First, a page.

A few weeks ago I gave a talk to the Cornwall Archaeological Society about 3D capture methods in archaeology, with examples of some of my recent work. It’s all work in progress, but here are some of the images shown during the lecture.
The stones were all chosen as case studies as they all contain details which can be difficult to see with the naked eye under normal lighting conditions. They include the Noti Noti stone in St Hilary, an inscribed stone and decorated crosses at Phillack, the Penzance Market Cross (left elevation) and the Cunaide Stone in Hayle.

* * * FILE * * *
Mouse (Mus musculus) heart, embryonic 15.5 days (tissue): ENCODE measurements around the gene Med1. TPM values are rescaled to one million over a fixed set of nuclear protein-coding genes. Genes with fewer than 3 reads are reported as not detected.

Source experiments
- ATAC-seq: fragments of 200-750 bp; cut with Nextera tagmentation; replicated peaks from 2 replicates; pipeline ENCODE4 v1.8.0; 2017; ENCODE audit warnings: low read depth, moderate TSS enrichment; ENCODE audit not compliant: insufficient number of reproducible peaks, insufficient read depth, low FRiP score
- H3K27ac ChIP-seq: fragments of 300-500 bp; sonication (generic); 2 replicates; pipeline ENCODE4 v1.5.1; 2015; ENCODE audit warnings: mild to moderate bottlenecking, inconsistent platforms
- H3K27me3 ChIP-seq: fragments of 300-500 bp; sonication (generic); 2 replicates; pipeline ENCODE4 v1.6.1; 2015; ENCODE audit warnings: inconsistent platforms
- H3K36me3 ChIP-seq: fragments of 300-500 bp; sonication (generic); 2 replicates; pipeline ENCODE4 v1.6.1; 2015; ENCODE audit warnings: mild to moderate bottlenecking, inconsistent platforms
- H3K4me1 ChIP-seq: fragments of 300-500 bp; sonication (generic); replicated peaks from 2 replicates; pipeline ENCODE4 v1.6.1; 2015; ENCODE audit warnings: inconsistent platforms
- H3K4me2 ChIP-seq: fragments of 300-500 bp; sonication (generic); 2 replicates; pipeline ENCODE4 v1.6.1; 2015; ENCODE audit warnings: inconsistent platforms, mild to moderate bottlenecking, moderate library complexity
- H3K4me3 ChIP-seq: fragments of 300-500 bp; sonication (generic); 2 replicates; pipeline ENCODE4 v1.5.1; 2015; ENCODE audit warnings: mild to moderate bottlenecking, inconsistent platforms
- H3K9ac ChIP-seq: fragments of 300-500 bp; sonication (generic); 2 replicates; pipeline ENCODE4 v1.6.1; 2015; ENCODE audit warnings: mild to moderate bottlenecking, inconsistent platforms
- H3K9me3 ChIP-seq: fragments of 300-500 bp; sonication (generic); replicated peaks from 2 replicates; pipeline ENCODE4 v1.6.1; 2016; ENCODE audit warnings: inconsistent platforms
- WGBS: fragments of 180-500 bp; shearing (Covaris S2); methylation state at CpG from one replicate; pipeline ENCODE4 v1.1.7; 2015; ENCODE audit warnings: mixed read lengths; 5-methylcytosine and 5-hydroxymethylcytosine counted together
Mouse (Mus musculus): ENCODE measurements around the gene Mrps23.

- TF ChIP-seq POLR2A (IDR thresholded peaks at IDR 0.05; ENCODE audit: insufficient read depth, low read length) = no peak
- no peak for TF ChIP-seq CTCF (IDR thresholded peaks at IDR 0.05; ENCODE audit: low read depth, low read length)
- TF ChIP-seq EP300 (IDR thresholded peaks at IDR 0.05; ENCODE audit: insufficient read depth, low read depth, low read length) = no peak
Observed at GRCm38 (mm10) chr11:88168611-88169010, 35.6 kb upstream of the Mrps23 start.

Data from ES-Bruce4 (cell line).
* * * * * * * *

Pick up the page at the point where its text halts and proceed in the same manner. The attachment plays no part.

Depth view of the Cunaide Stone, Hayle. The inscription, said to be unreadable, is faintly visible.
The Cunaide Stone, Hayle. The inscription, perhaps 5th century, is just visible.
Ambient occlusion render to display the triple plait-work clearly.
The inscribed stone in Phillack churchyard reads: CLOTUALI MOBRATTI. It is difficult to read, but this ambient occlusion render shows the inscription clearly.
Wheal Alfred cross, Phillack, Cornwall UK.
Ambient Occlusion rendering of the Noti Noti stone in St Hilary churchyard, Cornwall UK.
Ambient Occlusion rendering of the left side of Penzance Market Cross. Said to date from 1007.